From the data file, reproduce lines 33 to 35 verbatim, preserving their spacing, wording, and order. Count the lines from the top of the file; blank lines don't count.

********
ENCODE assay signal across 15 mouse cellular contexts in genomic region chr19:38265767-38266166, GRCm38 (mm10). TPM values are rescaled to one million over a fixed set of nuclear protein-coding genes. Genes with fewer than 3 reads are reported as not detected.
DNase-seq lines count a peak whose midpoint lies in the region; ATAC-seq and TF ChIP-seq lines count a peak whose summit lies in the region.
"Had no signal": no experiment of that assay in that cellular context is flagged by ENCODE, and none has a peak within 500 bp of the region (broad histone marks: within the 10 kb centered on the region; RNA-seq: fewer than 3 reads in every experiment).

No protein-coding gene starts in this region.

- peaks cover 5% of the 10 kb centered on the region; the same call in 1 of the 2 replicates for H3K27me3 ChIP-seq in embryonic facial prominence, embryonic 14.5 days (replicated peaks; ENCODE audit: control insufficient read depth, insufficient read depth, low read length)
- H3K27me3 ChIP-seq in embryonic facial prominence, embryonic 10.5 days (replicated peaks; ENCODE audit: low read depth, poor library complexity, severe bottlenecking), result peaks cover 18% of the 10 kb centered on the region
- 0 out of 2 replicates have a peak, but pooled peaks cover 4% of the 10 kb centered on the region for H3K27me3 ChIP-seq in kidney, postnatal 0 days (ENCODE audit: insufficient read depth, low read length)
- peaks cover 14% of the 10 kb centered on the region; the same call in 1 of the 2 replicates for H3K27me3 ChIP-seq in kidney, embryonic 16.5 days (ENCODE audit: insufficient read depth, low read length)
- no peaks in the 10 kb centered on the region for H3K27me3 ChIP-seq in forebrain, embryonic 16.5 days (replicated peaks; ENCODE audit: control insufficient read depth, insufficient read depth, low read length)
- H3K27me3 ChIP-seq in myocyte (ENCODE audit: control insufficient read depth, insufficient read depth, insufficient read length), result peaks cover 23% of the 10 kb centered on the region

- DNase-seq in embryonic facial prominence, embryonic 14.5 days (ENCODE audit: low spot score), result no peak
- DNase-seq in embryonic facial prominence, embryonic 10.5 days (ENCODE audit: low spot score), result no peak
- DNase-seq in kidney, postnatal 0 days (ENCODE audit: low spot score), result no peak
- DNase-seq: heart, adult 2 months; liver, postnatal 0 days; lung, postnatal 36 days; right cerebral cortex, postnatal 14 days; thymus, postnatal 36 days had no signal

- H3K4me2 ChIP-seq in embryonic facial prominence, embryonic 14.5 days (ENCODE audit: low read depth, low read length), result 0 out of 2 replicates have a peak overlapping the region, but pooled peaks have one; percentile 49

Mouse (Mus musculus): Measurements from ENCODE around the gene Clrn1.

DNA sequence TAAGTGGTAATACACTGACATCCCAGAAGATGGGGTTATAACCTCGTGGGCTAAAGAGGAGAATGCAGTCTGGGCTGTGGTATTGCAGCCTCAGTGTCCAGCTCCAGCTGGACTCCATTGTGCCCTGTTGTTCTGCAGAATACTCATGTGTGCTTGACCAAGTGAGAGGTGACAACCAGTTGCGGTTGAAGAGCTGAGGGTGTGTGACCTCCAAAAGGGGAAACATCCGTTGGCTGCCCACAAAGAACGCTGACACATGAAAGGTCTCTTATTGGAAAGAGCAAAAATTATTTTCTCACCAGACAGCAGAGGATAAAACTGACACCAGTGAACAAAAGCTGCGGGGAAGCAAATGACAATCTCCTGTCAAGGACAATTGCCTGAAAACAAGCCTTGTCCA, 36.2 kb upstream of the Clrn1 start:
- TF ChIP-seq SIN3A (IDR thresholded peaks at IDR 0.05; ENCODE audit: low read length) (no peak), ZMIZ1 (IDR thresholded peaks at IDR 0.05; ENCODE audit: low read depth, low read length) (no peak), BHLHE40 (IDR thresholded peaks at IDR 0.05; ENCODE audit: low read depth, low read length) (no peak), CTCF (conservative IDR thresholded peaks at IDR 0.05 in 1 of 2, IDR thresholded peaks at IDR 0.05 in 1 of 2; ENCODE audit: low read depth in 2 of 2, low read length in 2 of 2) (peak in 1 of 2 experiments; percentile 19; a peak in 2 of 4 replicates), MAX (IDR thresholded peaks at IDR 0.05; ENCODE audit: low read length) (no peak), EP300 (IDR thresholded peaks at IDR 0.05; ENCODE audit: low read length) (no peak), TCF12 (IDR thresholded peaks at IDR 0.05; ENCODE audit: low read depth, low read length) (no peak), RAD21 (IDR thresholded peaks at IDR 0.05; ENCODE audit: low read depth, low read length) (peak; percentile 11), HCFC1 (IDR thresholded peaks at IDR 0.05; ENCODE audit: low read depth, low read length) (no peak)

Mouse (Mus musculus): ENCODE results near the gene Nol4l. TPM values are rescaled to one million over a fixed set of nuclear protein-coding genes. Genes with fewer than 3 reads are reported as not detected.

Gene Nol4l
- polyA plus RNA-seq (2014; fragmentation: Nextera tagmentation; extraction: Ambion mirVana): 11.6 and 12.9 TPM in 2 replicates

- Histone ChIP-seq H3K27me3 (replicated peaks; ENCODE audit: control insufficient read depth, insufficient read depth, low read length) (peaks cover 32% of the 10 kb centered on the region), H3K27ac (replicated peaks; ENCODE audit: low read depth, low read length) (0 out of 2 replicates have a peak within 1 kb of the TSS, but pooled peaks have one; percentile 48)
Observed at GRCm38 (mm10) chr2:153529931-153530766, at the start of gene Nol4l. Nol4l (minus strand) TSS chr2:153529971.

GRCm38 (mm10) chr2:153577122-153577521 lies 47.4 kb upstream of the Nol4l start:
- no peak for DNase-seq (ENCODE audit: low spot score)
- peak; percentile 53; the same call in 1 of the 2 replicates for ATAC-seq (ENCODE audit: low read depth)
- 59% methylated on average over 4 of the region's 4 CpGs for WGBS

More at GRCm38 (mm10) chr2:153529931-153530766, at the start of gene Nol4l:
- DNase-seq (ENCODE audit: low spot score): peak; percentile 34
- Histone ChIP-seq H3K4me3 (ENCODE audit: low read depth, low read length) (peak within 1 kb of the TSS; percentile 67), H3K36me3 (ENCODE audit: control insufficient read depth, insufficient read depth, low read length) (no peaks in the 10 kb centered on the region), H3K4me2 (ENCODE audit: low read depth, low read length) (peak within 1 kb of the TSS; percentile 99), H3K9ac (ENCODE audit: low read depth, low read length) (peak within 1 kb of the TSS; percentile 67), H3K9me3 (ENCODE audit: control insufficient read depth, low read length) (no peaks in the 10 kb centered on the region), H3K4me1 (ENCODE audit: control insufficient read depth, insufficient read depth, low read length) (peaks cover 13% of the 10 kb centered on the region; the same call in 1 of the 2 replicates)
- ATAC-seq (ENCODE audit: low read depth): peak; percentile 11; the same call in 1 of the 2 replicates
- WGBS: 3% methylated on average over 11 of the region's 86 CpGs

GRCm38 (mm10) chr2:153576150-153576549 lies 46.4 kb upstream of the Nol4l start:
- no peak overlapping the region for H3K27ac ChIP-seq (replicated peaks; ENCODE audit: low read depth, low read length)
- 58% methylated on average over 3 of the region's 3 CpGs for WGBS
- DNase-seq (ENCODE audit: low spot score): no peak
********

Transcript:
GRCm38 (mm10) chr2:153576150-153576549 lies 46.4 kb upstream of the Nol4l start:
- no peak overlapping the region for H3K27ac ChIP-seq (replicated peaks; ENCODE audit: low read depth, low read length)
- 58% methylated on average over 3 of the region's 3 CpGs for WGBS